People v. Smith, 254 Ill. 167 (1912)

April 18, 1912 · Illinois Supreme Court
254 Ill. 167

The People of the State of Illinois, Defendant in Error, vs. John P. Smith, Plaintiff in Error.

Opinion filed April 18, 1912.

1. Evidence—rule as to admission of testimony upon promise of counsel to shozv its materiality. Testimony may be admitted upon the promise of counsel to subsequently show its materiality to the issues involved, and in such case if enough evidence tending to show such materiality is introduced to make it a fair question for the jury the testimony should not be excluded.

2. Criminad daw—when refusal to exclude evidence because not connected zmth defendant is error. Evidence of the sale of a revolver by a pawnbroker, admitted in a murder trial upon the promise of the prosecution to connect the evidence with the defendant, should be excluded even though there may be some testimony tending to show that the sale was made to the defendant, where there is no evidence that the revolver with which the deceased was killed was the one which the witness sold.

3. Same—when giving instructions stating law of self-defense is error. Giving instructions offered by the prosecution stating the law of self-defense is error, where the defendant made no claim that the killing was in self-defense but contended throughout that the deceased was accidentally shot with his own revolver while attempting to shoot the defendant; nor can the giving of such instructions be justified because the prosecution proved an alleged admission by the defendant tending to show that he shot the deceased in self-defense, where the defendant denies that he made the admission testified to.

4. AppEads and errors—-when objection to instruction may be considered though abstract does not contain all instructions. A claim that an instruction mis-states the law cannot be considered unless the abstract contains the whole series of instructions; but such is not the rule where it is claimed that the instruction should not have been given at all because it presented an issue not involved in the case, and it is admitted that the complaining party asked no instruction on such issue.

*168Writ or Error to the Criminal Court of Cook county; the Hon. M. M. GridlEy, Judge, presiding.

Edward J. Smejkal, Joseph Z. KlEnha, and Adolph J. Krasa, (Otto F. Ring, of counsel,) for plaintiff in error.

W. H. Stead, Attorney General, John E. W. Way-man, State’s Attorney, and W. Edgar Sampson, (Edward S'. Day, of counsel,) for the People.

Mr. Justice Vickers

delivered the opinion of the court:

Plaintiff in error, John P. Smith, was indicted, tried and convicted in the criminal court of Cook county of the murder of John C. Smith by shooting him with a revolver. Since the judgment must be reversed and the cause remanded for another trial for errors of law hereinafter pointed out, only a brief outline of the facts will be stated, without discussing them.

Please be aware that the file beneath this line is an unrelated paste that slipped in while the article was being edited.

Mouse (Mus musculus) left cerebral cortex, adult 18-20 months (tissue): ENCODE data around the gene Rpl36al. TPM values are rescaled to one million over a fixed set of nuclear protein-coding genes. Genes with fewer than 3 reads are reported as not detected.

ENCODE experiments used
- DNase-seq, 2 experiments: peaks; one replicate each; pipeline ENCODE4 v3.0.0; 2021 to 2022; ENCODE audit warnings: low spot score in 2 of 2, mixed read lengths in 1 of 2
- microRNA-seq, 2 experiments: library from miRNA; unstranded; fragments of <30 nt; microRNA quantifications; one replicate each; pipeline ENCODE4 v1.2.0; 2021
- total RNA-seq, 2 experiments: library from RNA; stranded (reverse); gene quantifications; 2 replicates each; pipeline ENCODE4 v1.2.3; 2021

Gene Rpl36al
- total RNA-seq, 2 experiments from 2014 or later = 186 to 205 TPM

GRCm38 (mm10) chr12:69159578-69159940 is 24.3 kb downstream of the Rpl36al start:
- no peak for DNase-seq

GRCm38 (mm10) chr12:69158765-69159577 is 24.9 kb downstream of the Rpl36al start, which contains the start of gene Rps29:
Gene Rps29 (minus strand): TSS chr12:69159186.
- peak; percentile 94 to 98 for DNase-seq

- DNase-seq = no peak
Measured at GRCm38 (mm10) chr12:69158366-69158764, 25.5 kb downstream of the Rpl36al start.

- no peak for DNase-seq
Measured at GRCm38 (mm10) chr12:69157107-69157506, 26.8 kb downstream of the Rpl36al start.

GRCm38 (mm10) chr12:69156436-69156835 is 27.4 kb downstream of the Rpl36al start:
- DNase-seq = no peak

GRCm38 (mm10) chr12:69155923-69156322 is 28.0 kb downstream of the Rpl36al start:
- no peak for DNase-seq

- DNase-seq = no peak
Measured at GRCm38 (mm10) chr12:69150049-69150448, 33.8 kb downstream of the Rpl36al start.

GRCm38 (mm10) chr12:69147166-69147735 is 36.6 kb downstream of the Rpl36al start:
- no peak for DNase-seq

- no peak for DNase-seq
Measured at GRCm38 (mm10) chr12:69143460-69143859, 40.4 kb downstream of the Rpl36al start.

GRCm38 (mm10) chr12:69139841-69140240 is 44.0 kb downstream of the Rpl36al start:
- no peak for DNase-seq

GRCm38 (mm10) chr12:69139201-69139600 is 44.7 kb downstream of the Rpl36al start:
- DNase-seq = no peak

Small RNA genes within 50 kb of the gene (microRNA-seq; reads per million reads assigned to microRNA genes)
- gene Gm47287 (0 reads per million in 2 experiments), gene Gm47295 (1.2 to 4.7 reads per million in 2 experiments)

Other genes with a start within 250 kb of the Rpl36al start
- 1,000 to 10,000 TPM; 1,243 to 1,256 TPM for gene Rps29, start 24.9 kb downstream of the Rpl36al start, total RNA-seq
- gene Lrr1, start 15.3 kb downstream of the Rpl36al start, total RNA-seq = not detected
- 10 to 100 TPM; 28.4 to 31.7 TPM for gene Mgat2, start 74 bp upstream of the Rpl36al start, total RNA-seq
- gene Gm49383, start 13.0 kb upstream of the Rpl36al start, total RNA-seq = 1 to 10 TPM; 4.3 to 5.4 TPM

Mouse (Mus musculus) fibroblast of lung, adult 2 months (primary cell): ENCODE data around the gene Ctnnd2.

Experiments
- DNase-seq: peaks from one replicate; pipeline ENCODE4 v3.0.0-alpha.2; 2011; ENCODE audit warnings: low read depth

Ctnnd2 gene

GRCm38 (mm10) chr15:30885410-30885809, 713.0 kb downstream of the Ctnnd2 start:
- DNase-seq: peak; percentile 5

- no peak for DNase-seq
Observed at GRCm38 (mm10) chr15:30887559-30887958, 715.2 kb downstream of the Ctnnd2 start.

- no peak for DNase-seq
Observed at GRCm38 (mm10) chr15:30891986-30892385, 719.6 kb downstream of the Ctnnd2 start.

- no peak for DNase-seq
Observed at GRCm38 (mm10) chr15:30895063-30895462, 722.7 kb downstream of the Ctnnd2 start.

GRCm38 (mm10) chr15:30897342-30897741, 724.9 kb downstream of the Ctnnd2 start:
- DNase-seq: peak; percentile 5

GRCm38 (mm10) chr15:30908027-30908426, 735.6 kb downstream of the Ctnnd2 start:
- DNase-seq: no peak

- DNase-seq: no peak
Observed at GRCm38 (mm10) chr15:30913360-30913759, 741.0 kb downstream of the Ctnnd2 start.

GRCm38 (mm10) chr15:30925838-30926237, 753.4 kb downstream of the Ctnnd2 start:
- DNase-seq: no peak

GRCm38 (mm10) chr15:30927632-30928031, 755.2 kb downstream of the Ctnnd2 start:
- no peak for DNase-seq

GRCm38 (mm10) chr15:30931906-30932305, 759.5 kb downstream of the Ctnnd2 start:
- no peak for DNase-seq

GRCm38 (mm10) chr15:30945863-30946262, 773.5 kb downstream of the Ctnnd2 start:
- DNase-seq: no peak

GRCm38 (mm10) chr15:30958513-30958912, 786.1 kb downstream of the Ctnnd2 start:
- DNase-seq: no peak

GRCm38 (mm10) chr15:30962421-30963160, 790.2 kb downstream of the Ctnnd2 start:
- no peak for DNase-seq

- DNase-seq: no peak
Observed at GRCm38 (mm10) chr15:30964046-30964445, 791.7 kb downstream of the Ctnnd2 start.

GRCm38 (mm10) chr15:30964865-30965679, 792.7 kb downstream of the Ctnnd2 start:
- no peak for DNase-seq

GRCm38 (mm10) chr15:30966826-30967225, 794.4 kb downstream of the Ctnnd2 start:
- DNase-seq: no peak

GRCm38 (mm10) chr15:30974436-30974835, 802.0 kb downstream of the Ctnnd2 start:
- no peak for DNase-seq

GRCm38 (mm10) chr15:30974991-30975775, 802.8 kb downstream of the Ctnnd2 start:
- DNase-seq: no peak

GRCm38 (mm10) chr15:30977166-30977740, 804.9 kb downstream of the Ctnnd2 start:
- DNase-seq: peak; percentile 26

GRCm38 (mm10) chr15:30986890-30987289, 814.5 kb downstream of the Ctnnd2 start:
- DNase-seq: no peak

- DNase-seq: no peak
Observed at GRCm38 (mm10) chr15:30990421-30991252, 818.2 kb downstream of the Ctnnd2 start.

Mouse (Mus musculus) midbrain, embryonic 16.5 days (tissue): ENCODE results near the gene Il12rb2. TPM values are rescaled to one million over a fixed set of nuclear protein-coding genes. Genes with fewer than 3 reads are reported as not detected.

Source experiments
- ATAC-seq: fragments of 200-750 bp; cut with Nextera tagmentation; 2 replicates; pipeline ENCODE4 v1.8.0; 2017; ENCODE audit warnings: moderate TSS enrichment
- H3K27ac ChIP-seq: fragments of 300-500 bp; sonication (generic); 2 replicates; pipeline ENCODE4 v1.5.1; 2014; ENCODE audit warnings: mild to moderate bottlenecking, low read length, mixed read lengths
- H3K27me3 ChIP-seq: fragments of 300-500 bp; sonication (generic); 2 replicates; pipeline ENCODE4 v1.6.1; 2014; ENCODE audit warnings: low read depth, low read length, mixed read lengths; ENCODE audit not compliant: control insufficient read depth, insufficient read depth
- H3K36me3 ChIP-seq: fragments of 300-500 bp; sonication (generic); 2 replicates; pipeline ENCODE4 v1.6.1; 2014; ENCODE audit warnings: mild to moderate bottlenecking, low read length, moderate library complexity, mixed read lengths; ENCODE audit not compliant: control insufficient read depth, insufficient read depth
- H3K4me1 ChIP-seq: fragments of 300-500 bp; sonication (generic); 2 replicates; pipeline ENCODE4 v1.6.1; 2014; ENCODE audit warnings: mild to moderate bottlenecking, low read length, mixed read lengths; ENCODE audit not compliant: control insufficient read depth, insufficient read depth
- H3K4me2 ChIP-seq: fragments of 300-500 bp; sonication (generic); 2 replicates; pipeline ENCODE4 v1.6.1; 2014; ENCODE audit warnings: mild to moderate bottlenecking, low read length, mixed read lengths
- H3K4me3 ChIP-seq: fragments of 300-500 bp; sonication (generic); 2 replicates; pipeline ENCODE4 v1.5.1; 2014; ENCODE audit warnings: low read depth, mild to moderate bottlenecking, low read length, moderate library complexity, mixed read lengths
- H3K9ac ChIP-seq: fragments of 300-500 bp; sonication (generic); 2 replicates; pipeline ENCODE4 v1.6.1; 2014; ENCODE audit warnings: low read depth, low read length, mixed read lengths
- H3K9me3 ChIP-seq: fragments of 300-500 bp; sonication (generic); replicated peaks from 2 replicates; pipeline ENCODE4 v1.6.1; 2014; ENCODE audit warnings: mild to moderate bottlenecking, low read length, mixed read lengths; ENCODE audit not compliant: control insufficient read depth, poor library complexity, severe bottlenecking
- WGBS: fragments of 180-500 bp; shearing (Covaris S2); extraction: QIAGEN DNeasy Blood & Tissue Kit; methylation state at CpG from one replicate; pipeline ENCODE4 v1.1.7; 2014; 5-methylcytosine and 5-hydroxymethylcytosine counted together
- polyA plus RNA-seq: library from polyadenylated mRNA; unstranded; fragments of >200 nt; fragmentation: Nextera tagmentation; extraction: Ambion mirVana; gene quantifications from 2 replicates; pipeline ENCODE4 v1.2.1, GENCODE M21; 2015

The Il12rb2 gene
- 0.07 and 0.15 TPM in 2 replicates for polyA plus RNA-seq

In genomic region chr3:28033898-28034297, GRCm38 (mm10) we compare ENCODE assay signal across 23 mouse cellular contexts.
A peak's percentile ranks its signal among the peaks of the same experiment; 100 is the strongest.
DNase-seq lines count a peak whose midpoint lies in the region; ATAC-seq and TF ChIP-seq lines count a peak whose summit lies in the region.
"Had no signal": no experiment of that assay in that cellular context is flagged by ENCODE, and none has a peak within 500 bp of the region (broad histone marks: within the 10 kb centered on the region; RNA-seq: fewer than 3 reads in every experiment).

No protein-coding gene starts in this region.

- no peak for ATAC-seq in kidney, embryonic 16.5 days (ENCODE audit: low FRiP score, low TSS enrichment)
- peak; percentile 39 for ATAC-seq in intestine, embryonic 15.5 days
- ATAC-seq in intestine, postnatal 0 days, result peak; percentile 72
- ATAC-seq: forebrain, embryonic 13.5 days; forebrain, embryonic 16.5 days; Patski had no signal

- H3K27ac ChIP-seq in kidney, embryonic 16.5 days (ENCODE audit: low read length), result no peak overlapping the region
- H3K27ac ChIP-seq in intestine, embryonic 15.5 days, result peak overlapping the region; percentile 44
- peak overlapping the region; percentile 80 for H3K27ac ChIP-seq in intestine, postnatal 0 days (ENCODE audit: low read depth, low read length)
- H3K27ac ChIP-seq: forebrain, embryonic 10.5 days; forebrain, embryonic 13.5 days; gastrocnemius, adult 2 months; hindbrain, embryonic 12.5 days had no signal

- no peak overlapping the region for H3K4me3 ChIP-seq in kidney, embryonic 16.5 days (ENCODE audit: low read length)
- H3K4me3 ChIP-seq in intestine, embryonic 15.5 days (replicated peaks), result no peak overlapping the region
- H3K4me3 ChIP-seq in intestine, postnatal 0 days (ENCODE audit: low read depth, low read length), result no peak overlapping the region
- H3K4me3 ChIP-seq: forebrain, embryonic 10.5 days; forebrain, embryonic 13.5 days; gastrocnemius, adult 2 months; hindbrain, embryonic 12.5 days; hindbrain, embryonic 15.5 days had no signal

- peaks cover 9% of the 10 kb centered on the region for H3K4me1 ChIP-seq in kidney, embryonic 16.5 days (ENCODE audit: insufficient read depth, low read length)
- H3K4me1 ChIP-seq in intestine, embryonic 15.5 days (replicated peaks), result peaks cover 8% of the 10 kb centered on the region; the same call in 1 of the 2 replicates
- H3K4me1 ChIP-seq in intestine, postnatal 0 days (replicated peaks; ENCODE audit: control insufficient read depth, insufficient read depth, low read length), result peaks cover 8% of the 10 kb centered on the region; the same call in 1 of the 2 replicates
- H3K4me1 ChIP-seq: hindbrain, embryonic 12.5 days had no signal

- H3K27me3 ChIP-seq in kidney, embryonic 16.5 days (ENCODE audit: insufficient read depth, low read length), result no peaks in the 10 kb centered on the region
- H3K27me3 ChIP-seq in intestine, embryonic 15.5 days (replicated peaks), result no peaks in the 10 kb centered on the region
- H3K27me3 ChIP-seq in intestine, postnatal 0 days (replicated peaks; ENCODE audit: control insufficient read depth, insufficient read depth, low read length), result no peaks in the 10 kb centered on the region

The deceased, at the time he lost his life, was engaged in the real estate business on Colorado avenue, near Fortieth avenue, in the city of Chicago, and lived on Harrison street a little west of Forty-first avenue, a block and a half or two blocks from his place of business. In passing from his office to his home he would ordinarily walk on Colorado avenue south-west of Fortieth avenue, then north on Fortieth avenue and west on Harrison street to his home. The plaintiff in error is a printer and resided at 20S North Forty-third avenue, and had resided there for more than ten years. Plaintiff in error was separated from his wife. She was a stenographer and employed by the deceased in his real estate office. The evidence shows that the two men barely knew each other by sight. The evidence does not show any previous difficulty or the existence of any ill-feeling between the deceased and plaintiff in error. If they had ever had any dealings or conversation with each other prior to the *169night of the homicide the evidence does not show it. There was no one immediately present at the time of the homicide, and the following account of it is based largely upon the testimony of plaintiff in error. On the evening of November 30, 1910, plaintiff in error was going west on Harrison street from Fortieth avenue, and when passing Mulvihill’s saloon heard loud talking and noise coming from the saloon. Pie walked to the door of the saloon, which is reached by a step or platform above the sidewalk level, in order to look through and see what was going on in the saloon. While he was looking through the door of the saloon, in a stooping position, he heard someone close by say, “What are you doing there?” or words to that effect. Upon looking around he saw the deceased standing on the sidewalk, ten or fifteen feet away, looking at him. Plaintiff in error replied to the deceased, “It is none of your business.” Thereupon the deceased said, “It ain’t, eh? I will show you,” and so saying advanced toward the plaintiff in error and when within a few feet of him drew a revolver. Plaintiff in error, being unarmed, as he says, grabbed for the pistol, and in the struggle that ensued for the possession of the weapon it was discharged but did not strike either party. Plaintiff in error testifies that he had hold of the gun by the barrel and the deceased held it by the handle, and plaintiff in error was making an effort to push the muzzle of the pistol away from himself. While the men were engaged in this struggle over the gun it was discharged a second time, about eight or ten seconds after the first shot. The encounter occurred on the platform in front of Mulvihill’s saloon. The men apparently first came together near the door, but when the revolver was discharged the second time they were near the outer edge of the platform, and when the second shot was fired the deceased fell over backward off the platform into the street and plaintiff in error fell over or was pulled over on top of him. ■ There were a large number of persons in Mulvihill’s saloon, and others in the vicinity, who heard *170the shots. Theré were two police officers in the saloon and another one was within two hundred feet of the scene of the trouble. Attracted by the shots, the persons in the saloon, including the police officers and others on the street, rushed to the scene of the difficulty. Within a very few seconds after the last shot was fired quite a number of persons had assembled at the place where the killing occurred. The witnesses all agree that when they arrived at the place where the men were, the deceased was lying on his back and plaintiff in error was upon him, striking the deceased about the head and face with his fists. The deceased was dead, or very nearly dead, at that time. A revolver, with two empty shells and three loaded chambers, was found in the right hand of the deceased, with the handle in or under the palm of his hand. Plaintiff in error was immediately arrested and taken into the saloon and found to have no weapon of any kind in his possession. An examination of the body of the deceased showed that his death had been caused by a gunshot wound which entered his body about one and a quarter or one and a half inches to the left of the middle line of the body and about three inches above the pit of the stomach. The bullet ranged from left to right through the body, passing through the breast bone one-half inch to the left of the middle line, through the right ventricle of the heart, through the heart’s sac, through the diaphragm and right lobe of the liver, and was found in the free peritoneal cavity. While in the patrol wagon on the way to the police headquarters plaintiff in error was asked why he shot the deceased. He said that he did not shoot him, and related the struggle over the revolver and the discharge of the weapon as above narrated, and so far as the evidence discloses, plaintiff in error has consistently maintained that explanation of the affair from that time down to the trial. It is true that officer Sullivan testifies that in answer to a question he asked plaintiff in error as to why he shot the deceased, before the plaintiff in error was taken *171away from the scene of the difficulty, he said, “He was trying to shoot me.”